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the sea, and be put away from us as far as the east is from the west.']
From hence we may LEARN
1. The different offices of repentance and faith
[Repentance can never make atonement for sin. However penitent we be, we must lay our hands upon the head of the scape-goat, and transfer our guilt to him. On the other hand, faith does not supersede repentance, but rather encourages and invites us to it. We must repent, in order to prepare our hearts for a grateful acceptance of pardon, and a diligent improvement of it in our future life: but we must believe in order to obtain pardon; that being bestowed solely on account of Christ's vicarious sacrifice. Repentance stirs us up to exercise faith on Christ; and faith stimulates us to further acts of penitence, for the honouring of the law, the justifying of God, the exalting of Christ, the purifying of the heart, the adorning of our profession, and the rendering of us meet for glory. To be in a state pleasing to God, we must be believing penitents, and penitent believers.]
2. The folly of delaying to repent and believe
[Impenitence and unbelief keep us from Christ, and rivet our sins upon us. We must all resemble either the oblation, or the offerer: we must either, like the goats, die under the wrath of God, and be for ever banished, as accursed creatures, from his presence; or we must go with penitence and contrition to our living Surety, and cast our iniquities on him. And can there be a doubt which state we should prefer? Or would we continue another hour under the guilt of all our sins, when there is such a way provided for the removal of them? Let us then behold the Scape-goat, as in our immediate presence, and go instantly to lay our sins on him. It cannot, as under the law, be done by the priest for us; it must be done by every one of us for himself. Let us then go to him with penitence and faith, and rest assured that we shall not repent or believe in vain.]
Mic. vii. 19.
1 Ps. ciii. 12.
CXXXVII. CHRIST THE LAMB OF GOD.
John i. 29. Behold the Lamb of God, which taketh away the sin of the world.
IN the general estimation af the world, they are reputed great who bear sway over their fellow-creatures, and are surrounded with pomp and splendor. But with God men are accounted great according as they possess a
knowledge of his ways, and advance the ends of his government. Hence we are told by our Lord himself that John the Baptist, a plain rustic man, clothed with coarse raiment of camel's hair, and a leathern girdle, and subsisting on the spontaneous produce of the wilderness, was ths greatest of all men that had ever been born. And what was it that so exalted him, not only above all the monarchs of the mightiest empires, but above Abraham, or Moses, ór David, or any other of the prophets? It was this: they had seen Christ only at a distance, and spoken of him only in dark prophecies; but he beheld him personally; and having discovered him by an infal lible sign from heaven, pointed him out to others as that Lamb of God, who should take away the sin of the world. Through the goodness of God, we may be as much exalted above him, as he was above others, if we behold Jesus in the character which is here assigned him; because the completion of his sacrificial work, together with the more perfect revelation of it, which we have in the New Testament, enables us to enter far more deeply into the mystery of redemption; and more fully to comply with the ends and designs of God in it. To forward therefore your truest advancement, we shall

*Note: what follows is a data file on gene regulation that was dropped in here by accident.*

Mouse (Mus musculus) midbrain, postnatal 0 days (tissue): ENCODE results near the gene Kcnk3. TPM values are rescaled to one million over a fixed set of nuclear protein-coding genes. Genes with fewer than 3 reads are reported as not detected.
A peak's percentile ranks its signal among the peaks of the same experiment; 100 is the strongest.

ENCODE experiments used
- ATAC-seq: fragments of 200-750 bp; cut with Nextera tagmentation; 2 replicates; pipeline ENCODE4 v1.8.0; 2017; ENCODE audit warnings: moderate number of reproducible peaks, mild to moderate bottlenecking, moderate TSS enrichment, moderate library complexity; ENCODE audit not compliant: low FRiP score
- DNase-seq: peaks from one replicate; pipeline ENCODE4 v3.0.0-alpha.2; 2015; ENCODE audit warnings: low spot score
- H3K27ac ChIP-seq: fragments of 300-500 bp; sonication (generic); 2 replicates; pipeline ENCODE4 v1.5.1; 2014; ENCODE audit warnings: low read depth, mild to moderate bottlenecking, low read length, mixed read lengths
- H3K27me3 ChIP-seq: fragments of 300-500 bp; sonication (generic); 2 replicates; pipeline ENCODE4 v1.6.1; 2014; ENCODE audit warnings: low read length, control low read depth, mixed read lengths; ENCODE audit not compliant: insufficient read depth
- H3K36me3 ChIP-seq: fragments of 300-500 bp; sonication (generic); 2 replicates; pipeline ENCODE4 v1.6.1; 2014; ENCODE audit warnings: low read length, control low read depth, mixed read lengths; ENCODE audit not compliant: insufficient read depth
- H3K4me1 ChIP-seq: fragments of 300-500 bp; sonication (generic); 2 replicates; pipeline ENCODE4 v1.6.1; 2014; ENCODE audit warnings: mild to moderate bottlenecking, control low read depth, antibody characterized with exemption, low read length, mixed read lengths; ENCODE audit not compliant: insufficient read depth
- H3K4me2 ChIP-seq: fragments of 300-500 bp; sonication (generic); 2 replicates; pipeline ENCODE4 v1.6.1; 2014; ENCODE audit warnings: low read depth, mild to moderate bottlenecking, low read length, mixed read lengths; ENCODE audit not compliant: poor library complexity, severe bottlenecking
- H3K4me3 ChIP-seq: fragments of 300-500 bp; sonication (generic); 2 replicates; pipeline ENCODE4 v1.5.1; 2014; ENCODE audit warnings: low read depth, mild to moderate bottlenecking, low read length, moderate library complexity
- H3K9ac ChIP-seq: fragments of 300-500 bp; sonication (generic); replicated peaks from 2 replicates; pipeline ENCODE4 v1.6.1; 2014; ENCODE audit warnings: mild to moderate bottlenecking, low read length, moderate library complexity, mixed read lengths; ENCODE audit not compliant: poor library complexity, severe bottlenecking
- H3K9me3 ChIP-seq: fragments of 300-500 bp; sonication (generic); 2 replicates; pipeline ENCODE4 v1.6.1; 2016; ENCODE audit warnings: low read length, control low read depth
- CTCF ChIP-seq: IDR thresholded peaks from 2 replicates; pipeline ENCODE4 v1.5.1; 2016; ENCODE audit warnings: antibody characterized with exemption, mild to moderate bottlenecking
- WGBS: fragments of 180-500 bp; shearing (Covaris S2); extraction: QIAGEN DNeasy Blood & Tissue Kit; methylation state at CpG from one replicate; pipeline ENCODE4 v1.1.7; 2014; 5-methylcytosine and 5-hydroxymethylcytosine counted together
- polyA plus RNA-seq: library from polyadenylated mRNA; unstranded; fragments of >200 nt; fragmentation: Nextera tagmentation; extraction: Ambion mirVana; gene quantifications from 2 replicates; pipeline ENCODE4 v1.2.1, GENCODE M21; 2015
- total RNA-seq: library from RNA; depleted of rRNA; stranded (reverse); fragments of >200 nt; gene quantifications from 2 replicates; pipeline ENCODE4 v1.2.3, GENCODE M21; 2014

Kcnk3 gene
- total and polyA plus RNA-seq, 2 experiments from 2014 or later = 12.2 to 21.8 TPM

I. Illustrate the character of our Lord as it is here described
[Under the law, there were lambs offered every morning and evening in sacrifice to God; and it is to these, and not to the Paschal Lamb, that St. John refers. They were to be of the first year, and without blemish: and by the continual offering up of them God was pacified, as it were, so that his wrath did not break forth to destroy his people on account of their daily transgressions. Such a Lamb was Christ: he was the Lamb, whom all the others typified. He was truly without spot or blemish; and was offered on the altar of his cross, not merely for the good, but in the stead, of sinners." He was really a propitiatory sacrifice, inasmuch as he bore in his own body the curse due to sin, and expiated all its guilt. As there was no variation of the daily sacrifices, but only a repetition of the same, so his one offering of himself is the sole cause of our acceptance with God: nor need that to be repeated, because the virtue of it extends from the beginning to
a Matt. xi. 11.
e 1 Pet. i. 19. VOL. II.
b Exod. xxix. 38-41. Numb. xxviii. 3-8.
the end of time; "he is the Lamb slain from the foundation of the world." Nor is it the sin of one nation only that he takes away, but the sin of the whole world. He was eminently the Lamb of God, having been chosen to that office by God, and being accepted by him on our behalf in the discharge of it: He was 66 an offering and a sacrifice to God for a sweetsmelling savour."h]
II. Call more particularly your attention to him
1. Let the careless sinner "behold" him
[It is but too evident that they, who live in the neglect of God and their own souls, know little of the evil and malignity of sin. But let such persons view the Son of God leaving the bosom of his Father, and assuming our nature to atone for sin: let them go to Gethsemane and behold him bathed in a bloody sweat through the agonies of his soul: let them follow him to Calvary, and hear him crying in the depths of dereliction, "My God, my God, why hast thou forsaken me?" Let them view him expiring under the curse and condemnation of the law; and then let them judge, whether sin be so light and venial an evil as they imagine? Let them bethink themselves, "if such things were done in the green tree, what shall be done in the dry?" Let them behold him, whom they have pierced, yea, whom they are daily crucifying afresh, and mourn. Let them know that what he suffered was for them; and that, if they be only willing to humble themselves for their iniquities, the benefits of his death shall extend to them. O that we might all so behold him, as to experience the efficacy of his blood in the removal of our sins!]